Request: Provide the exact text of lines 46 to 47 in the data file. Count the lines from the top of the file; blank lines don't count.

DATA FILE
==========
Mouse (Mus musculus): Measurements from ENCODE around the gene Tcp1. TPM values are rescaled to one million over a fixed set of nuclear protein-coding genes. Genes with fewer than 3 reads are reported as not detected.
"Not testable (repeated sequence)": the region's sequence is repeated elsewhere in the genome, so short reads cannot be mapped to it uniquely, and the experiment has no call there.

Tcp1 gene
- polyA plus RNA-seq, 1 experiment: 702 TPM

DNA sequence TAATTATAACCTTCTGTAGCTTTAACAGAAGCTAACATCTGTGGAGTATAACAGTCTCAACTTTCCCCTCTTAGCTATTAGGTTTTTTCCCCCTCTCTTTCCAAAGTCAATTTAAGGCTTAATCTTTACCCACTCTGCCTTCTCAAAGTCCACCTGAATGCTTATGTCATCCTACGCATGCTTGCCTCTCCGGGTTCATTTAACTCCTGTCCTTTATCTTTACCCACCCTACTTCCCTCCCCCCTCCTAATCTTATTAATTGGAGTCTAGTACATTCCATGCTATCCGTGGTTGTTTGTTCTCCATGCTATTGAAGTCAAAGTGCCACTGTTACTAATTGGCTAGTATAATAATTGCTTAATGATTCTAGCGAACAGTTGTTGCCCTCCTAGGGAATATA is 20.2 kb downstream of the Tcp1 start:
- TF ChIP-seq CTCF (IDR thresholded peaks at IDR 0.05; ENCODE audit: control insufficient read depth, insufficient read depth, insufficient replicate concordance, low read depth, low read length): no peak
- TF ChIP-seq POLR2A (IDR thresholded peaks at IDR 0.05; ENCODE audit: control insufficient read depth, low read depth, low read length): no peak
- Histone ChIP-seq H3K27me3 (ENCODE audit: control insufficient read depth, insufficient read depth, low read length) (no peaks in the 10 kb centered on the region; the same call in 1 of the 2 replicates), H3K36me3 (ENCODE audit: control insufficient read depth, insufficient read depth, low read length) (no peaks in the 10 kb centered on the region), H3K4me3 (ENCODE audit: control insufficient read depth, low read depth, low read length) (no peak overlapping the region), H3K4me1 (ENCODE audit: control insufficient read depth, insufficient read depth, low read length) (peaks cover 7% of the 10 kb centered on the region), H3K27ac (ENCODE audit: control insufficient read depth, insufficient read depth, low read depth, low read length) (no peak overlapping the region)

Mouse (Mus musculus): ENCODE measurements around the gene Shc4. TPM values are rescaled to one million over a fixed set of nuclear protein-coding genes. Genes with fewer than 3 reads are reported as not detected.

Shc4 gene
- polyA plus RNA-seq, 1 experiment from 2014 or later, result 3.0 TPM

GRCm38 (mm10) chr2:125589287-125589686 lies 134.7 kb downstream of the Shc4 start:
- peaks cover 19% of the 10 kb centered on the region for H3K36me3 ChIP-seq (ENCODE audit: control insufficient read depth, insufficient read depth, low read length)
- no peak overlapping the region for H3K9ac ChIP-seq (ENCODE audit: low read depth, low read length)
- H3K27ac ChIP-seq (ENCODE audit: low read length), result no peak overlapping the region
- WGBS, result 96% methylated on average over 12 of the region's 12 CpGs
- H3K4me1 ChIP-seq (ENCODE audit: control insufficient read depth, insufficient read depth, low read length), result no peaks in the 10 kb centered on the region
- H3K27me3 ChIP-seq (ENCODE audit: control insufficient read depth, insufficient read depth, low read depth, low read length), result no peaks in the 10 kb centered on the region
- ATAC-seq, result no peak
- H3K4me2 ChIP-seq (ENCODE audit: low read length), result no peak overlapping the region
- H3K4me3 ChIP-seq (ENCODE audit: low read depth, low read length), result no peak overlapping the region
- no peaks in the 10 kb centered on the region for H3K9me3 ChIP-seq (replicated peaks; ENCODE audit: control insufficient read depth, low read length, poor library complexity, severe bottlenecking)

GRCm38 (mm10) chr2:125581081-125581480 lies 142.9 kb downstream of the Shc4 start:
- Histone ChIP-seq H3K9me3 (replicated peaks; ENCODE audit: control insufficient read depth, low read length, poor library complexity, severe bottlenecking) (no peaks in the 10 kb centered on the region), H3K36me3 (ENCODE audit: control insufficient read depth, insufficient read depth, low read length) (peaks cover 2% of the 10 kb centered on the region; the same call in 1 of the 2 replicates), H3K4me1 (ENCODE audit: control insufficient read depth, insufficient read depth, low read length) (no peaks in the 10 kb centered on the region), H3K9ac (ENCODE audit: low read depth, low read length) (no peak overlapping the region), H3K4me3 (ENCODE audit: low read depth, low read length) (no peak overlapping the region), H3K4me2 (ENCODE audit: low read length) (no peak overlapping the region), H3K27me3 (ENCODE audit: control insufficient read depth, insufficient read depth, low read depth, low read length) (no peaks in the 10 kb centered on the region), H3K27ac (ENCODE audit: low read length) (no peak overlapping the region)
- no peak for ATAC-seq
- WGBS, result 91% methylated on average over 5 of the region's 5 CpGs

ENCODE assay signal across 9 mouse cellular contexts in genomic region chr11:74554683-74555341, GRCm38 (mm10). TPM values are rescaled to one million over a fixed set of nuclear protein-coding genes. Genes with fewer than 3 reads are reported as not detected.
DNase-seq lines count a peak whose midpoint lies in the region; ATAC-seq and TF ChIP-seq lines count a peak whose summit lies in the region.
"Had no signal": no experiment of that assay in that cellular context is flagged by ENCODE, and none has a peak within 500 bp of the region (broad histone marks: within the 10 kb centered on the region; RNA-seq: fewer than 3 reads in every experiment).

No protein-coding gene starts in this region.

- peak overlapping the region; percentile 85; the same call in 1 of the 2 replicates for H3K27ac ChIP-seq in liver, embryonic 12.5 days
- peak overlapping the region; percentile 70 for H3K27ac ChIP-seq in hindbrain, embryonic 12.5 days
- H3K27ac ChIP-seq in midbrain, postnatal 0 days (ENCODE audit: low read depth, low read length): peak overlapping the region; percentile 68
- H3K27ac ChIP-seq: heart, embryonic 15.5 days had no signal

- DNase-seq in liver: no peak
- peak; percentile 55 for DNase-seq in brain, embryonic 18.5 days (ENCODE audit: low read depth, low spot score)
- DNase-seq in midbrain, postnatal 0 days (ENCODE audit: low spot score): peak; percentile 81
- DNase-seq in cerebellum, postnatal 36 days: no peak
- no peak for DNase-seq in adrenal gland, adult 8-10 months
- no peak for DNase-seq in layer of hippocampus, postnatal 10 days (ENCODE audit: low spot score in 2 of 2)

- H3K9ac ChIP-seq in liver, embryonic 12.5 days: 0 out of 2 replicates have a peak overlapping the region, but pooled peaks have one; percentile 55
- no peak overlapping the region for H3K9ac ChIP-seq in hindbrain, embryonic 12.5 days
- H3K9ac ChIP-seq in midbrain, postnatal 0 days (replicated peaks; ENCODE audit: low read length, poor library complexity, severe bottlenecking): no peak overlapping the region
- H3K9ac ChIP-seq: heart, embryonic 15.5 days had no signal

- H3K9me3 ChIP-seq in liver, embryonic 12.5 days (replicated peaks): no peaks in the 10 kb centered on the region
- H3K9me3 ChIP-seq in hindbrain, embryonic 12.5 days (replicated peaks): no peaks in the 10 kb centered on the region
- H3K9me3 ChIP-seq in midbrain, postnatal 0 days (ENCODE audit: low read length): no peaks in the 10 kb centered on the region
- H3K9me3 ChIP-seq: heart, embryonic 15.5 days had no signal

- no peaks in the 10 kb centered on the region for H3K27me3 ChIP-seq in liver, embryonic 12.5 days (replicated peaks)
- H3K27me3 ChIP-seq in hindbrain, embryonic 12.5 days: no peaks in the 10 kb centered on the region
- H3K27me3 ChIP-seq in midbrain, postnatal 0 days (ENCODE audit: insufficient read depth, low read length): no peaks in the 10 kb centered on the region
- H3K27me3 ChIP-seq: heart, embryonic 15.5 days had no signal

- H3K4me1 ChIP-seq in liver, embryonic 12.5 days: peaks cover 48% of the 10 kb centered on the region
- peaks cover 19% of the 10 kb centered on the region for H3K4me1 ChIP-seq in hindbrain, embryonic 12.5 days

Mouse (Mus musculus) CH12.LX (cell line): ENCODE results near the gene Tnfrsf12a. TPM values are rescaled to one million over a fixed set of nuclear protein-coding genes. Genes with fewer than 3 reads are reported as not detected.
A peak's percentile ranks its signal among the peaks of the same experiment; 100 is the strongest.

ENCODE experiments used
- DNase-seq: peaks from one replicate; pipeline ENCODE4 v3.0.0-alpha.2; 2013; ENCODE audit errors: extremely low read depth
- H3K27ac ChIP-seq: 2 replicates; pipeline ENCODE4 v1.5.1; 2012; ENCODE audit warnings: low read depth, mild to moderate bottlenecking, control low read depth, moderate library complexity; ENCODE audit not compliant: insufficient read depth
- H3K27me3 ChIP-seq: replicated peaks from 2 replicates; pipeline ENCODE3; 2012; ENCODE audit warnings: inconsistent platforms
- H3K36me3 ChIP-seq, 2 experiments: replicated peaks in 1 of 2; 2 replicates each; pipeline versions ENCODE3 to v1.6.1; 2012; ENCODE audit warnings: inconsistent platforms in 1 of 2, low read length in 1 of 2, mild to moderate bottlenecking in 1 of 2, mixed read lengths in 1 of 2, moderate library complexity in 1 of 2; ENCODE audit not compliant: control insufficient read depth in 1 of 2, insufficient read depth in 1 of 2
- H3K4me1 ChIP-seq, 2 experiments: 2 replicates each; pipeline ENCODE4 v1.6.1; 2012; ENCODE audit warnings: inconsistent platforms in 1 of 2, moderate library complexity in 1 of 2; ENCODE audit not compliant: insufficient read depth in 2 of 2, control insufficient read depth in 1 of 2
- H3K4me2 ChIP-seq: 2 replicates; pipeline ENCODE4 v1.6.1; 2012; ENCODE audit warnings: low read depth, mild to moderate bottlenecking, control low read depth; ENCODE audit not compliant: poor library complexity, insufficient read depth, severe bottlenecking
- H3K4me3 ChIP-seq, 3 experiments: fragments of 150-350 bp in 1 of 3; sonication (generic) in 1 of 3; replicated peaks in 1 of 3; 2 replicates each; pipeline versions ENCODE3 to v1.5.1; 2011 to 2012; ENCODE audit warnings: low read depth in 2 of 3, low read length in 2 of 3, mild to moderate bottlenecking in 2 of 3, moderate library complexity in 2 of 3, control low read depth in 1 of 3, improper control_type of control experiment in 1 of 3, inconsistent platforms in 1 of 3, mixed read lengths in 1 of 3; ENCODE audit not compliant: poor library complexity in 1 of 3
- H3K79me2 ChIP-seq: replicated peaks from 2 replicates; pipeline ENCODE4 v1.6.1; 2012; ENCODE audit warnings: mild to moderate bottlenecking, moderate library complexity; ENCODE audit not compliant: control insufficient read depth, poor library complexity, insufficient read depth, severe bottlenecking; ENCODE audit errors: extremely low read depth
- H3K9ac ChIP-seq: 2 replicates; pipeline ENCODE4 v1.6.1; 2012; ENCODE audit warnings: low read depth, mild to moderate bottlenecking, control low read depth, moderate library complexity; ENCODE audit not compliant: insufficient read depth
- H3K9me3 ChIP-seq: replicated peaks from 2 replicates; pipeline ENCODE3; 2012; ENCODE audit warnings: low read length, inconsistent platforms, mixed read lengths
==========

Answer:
- H3K9me3 ChIP-seq in hindbrain, embryonic 12.5 days (replicated peaks): no peaks in the 10 kb centered on the region
- H3K9me3 ChIP-seq in midbrain, postnatal 0 days (ENCODE audit: low read length): no peaks in the 10 kb centered on the region